It is likely that the original Manhattan Cocktail was made with rye whiskey. Purists maintain that what was once must forever be, and are riled that bourbon has now become the default option. In order to resolve this debate and bring peace to the galaxy, the two drinks were evaluated side-by-side.
The constituent whiskies were Jim Beam Black Label, representing the bourbon team, and Crown Royal Northern Harvest Rye. These are whiskies of good quality – a step above bar whiskey, but not at the top level. (I had Michter’s Small Batch Bourbon and Knob Creek Rye on hand but these are reserved for drinking neat).
This round of tests did not yield a clear winner. The team was split 4-3 in favour of bourbon, but none of the members were prepared to accept this as definitive. Then, as often happens in scientific endeavours, serendipity stepped in. One unnamed member, possibly a bit in his cups already, dumped his two half-finished drinks together. He declared the resulting mash-up the winner, and the panel tentatively agreed. A confirmatory batch of cocktails would be needed, but professional decorum was starting to slide a bit so I called a time out on further cocktails until we had completed the next task.
The panel agreed that a cherry was an essential part of the drink, and that a stem was desirable but not essential. Six types of cherry were evaluated:
- Amarena Fabbri Wild Cherries in Syrup (Italy)
- Luxardo Maraschino Cherries (Italy) – the original maraschino cherry
- Tillen Farms Merry Maraschino Cherries (USA)
- Bog standard, bizarrely red cocktail cherries, as seen on a Dairy Queen sundae (Probably grown at Chernobyl)
- Home-made New York-style brandied cherries, made with bottled sour cherries and brandy
- Home-made fresh cherries in brandy
The above list shows the candidates in rank order from top to bottom. The top two were preferred by a wide margin, with the Amaretto cherries slightly nudging past Luxardo. Merry Maraschino and the industrial cherries were in the middle, while both home-made versions fell far behind. The bottled cherries were deemed unappealingly mushy, and the fresh cherries too boozy. In fairness the latter may have suffered from being too fresh – usually these cherries need about six months to moulder before they are ready. Further research may be needed.
The Correct Manhattan
A final batch of cocktails was produced in accordance with the initial findings, allowing participants to review their work in detail. The team pointed out that findings were not valid unless replicated, so a second batch was produced. By this point they were not making much sense, but they concurred that through diligent work we had scientifically determined the recipe for the Correct Manhattan.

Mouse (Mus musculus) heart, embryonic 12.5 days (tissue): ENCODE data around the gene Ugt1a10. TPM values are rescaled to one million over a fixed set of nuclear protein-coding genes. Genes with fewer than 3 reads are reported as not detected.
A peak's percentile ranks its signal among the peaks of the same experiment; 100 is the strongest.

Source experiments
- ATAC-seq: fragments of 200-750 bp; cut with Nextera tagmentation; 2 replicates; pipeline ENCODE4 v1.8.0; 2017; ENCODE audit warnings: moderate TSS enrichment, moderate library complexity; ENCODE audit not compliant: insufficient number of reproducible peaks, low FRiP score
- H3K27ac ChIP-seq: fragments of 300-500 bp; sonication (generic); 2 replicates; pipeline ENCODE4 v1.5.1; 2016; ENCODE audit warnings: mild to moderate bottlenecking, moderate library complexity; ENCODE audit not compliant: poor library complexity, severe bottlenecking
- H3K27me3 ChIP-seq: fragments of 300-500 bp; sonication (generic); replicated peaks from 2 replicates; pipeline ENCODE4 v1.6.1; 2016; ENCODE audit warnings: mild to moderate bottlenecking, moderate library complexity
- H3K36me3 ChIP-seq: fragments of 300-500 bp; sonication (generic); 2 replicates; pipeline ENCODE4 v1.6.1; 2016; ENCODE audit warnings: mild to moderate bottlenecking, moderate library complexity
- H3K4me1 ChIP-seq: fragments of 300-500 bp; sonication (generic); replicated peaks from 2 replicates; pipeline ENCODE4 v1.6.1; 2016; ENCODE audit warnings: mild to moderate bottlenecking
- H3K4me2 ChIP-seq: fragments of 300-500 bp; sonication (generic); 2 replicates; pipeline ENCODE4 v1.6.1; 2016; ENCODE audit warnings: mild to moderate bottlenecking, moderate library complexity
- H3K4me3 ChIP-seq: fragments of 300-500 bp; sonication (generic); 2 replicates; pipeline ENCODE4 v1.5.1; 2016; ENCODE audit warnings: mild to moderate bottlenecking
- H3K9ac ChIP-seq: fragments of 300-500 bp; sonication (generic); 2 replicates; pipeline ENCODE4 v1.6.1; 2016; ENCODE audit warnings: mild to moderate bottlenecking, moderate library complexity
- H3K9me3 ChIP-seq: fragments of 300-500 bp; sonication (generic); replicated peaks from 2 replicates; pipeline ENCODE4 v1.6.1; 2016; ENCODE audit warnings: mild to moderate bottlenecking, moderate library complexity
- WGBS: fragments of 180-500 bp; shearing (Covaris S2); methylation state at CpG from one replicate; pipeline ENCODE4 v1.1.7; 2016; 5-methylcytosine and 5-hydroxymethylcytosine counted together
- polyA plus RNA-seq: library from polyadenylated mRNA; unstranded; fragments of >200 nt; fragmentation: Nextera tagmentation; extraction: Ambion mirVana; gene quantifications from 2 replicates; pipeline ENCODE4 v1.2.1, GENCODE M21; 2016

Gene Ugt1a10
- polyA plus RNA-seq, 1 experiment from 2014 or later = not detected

In a lowball glass, combine:
Two dashes Angostura Bitters
¾ ounces bourbon
¾ ounces rye whiskey
1 ounce red vermouth, preferably Carpano Antica Formula
Stir to mix. Add three ice cubes. Skewer a cocktail cherry, either Amarena Fabbri or Luxardo, and add as a garnish. Repeat as necessary.
The team then relaxed. Concluding that they might by then be tired of Manhattans I offered something completely different – a Manhattan Negro, in which Amaro Lucano replaces the vermouth. According to the Gibberish-English mode of Google Translate it seems that these were well-received.
For its next task the research team will set its sights on gin. Amid the current wild proliferation of gin brands and styles it is necessary to determine the best gin or gins for the home bartender. A report will be published in due course. Stay tuned!
The Ethics Committee has determined that this activity met established guidelines. Participants were free to control their own intake. Alternative (non-alcoholic) beverages were available. Only mild bullying was permitted. No animals were harmed in pursuit of this research project.
 Whiskey in this case because it is made with Bourbon or Rye. The no-E (Scotch) whisky version is a Rob Roy. An oddity at best.
 It was Kevin. 😊